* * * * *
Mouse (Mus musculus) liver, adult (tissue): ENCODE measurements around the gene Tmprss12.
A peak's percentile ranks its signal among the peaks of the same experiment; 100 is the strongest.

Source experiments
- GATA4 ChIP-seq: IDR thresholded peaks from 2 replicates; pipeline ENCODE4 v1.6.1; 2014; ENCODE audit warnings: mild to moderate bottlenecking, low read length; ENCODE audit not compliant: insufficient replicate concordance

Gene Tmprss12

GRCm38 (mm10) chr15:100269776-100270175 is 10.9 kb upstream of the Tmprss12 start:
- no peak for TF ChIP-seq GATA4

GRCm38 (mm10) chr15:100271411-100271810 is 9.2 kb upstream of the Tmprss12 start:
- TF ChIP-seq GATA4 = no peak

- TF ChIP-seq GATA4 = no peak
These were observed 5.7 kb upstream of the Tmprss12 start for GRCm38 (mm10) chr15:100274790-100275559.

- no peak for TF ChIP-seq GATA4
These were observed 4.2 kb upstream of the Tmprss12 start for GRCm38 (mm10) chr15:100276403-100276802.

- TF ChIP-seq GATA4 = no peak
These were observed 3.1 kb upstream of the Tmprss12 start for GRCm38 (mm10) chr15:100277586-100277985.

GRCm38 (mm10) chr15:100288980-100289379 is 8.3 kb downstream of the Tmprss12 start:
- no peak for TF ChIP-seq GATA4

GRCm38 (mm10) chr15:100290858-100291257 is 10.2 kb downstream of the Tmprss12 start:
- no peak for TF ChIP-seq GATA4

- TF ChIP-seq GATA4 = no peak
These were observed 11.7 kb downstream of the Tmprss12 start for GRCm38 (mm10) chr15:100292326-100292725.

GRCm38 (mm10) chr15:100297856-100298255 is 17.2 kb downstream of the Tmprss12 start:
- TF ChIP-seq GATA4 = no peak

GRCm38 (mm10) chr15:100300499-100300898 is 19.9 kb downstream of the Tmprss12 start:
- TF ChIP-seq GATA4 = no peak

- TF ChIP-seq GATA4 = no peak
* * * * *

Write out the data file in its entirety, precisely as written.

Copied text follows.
Mouse (Mus musculus) liver, adult (tissue): ENCODE measurements around the gene Tmprss12.
A peak's percentile ranks its signal among the peaks of the same experiment; 100 is the strongest.

Source experiments
- GATA4 ChIP-seq: IDR thresholded peaks from 2 replicates; pipeline ENCODE4 v1.6.1; 2014; ENCODE audit warnings: mild to moderate bottlenecking, low read length; ENCODE audit not compliant: insufficient replicate concordance

Gene Tmprss12

GRCm38 (mm10) chr15:100269776-100270175 is 10.9 kb upstream of the Tmprss12 start:
- no peak for TF ChIP-seq GATA4

GRCm38 (mm10) chr15:100271411-100271810 is 9.2 kb upstream of the Tmprss12 start:
- TF ChIP-seq GATA4 = no peak

- TF ChIP-seq GATA4 = no peak
These were observed 5.7 kb upstream of the Tmprss12 start for GRCm38 (mm10) chr15:100274790-100275559.

- no peak for TF ChIP-seq GATA4
These were observed 4.2 kb upstream of the Tmprss12 start for GRCm38 (mm10) chr15:100276403-100276802.

- TF ChIP-seq GATA4 = no peak
These were observed 3.1 kb upstream of the Tmprss12 start for GRCm38 (mm10) chr15:100277586-100277985.

GRCm38 (mm10) chr15:100288980-100289379 is 8.3 kb downstream of the Tmprss12 start:
- no peak for TF ChIP-seq GATA4

GRCm38 (mm10) chr15:100290858-100291257 is 10.2 kb downstream of the Tmprss12 start:
- no peak for TF ChIP-seq GATA4

- TF ChIP-seq GATA4 = no peak
These were observed 11.7 kb downstream of the Tmprss12 start for GRCm38 (mm10) chr15:100292326-100292725.

GRCm38 (mm10) chr15:100297856-100298255 is 17.2 kb downstream of the Tmprss12 start:
- TF ChIP-seq GATA4 = no peak

GRCm38 (mm10) chr15:100300499-100300898 is 19.9 kb downstream of the Tmprss12 start:
- TF ChIP-seq GATA4 = no peak

- TF ChIP-seq GATA4 = no peak